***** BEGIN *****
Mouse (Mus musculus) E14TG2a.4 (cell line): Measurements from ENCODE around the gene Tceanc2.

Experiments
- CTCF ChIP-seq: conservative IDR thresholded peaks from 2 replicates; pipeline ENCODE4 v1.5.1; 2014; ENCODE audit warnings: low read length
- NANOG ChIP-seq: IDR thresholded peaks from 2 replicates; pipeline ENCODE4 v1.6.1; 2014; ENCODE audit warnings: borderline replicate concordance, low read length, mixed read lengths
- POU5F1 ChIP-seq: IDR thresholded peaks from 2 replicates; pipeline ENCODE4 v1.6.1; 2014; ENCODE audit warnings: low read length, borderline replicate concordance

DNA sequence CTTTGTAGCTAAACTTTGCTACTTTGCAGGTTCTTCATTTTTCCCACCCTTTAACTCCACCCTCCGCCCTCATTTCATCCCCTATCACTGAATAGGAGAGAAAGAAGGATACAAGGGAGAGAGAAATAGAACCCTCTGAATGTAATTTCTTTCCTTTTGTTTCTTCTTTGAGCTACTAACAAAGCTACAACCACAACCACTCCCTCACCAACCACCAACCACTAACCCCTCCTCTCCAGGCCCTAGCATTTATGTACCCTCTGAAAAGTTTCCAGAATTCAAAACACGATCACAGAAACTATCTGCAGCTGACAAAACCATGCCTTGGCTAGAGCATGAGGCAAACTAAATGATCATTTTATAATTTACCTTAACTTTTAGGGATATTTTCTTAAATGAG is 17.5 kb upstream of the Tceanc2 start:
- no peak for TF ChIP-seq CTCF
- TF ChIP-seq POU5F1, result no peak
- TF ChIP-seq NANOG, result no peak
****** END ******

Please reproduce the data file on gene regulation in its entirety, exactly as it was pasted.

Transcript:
Mouse (Mus musculus) E14TG2a.4 (cell line): Measurements from ENCODE around the gene Tceanc2.

Experiments
- CTCF ChIP-seq: conservative IDR thresholded peaks from 2 replicates; pipeline ENCODE4 v1.5.1; 2014; ENCODE audit warnings: low read length
- NANOG ChIP-seq: IDR thresholded peaks from 2 replicates; pipeline ENCODE4 v1.6.1; 2014; ENCODE audit warnings: borderline replicate concordance, low read length, mixed read lengths
- POU5F1 ChIP-seq: IDR thresholded peaks from 2 replicates; pipeline ENCODE4 v1.6.1; 2014; ENCODE audit warnings: low read length, borderline replicate concordance

DNA sequence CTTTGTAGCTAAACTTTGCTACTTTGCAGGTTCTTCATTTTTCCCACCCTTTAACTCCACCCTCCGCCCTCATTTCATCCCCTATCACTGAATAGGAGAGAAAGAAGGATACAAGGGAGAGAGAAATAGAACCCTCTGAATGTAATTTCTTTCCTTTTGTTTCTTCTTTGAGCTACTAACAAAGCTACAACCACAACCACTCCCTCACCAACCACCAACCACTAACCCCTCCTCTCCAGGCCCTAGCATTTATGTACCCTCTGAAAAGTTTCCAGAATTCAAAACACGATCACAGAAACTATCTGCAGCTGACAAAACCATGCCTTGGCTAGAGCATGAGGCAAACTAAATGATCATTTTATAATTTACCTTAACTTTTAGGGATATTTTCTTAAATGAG is 17.5 kb upstream of the Tceanc2 start:
- no peak for TF ChIP-seq CTCF
- TF ChIP-seq POU5F1, result no peak
- TF ChIP-seq NANOG, result no peak